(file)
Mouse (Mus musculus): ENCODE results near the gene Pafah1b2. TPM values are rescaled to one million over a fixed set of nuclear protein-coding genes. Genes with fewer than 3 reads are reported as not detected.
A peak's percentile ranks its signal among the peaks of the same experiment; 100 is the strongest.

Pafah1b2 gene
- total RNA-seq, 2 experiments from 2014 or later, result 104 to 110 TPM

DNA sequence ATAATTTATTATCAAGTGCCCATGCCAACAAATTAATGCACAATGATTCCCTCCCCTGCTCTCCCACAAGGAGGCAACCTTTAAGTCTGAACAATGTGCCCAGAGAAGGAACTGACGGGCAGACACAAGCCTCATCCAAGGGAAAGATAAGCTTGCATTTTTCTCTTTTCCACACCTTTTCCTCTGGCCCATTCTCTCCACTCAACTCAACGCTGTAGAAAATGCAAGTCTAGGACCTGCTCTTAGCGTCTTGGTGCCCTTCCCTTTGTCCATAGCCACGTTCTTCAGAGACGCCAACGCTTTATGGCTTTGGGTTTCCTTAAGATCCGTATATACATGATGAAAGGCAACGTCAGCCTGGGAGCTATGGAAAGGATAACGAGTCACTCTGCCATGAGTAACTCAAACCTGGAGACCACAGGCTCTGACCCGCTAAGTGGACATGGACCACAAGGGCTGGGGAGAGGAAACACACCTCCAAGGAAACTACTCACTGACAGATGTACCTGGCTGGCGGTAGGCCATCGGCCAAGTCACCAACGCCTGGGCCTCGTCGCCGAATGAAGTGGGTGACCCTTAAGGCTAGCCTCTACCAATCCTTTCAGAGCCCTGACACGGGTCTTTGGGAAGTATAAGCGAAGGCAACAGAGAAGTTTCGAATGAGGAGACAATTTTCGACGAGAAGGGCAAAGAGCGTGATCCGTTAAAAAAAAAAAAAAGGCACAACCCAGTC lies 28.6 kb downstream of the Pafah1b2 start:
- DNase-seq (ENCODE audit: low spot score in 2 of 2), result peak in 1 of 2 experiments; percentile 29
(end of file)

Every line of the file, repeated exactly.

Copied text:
Mouse (Mus musculus): ENCODE results near the gene Pafah1b2. TPM values are rescaled to one million over a fixed set of nuclear protein-coding genes. Genes with fewer than 3 reads are reported as not detected.
A peak's percentile ranks its signal among the peaks of the same experiment; 100 is the strongest.

Pafah1b2 gene
- total RNA-seq, 2 experiments from 2014 or later, result 104 to 110 TPM

DNA sequence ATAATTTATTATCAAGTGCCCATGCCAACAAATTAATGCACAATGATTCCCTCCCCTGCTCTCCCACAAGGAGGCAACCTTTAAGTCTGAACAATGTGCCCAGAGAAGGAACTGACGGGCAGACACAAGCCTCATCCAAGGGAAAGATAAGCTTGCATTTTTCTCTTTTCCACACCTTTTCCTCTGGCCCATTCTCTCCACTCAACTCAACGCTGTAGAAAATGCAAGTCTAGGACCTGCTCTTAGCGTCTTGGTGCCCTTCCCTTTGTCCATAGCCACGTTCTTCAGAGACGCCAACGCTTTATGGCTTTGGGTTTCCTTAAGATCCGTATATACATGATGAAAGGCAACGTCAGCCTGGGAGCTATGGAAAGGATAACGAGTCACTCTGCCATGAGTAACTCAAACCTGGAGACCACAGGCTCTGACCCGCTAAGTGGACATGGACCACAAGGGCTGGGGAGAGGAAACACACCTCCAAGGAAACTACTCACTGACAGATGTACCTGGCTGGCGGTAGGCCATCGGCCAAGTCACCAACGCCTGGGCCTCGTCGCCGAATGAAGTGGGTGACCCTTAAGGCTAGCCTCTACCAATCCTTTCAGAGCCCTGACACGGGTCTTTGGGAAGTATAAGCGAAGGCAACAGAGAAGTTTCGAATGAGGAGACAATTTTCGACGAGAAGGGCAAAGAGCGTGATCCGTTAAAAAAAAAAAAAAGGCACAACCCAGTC lies 28.6 kb downstream of the Pafah1b2 start:
- DNase-seq (ENCODE audit: low spot score in 2 of 2), result peak in 1 of 2 experiments; percentile 29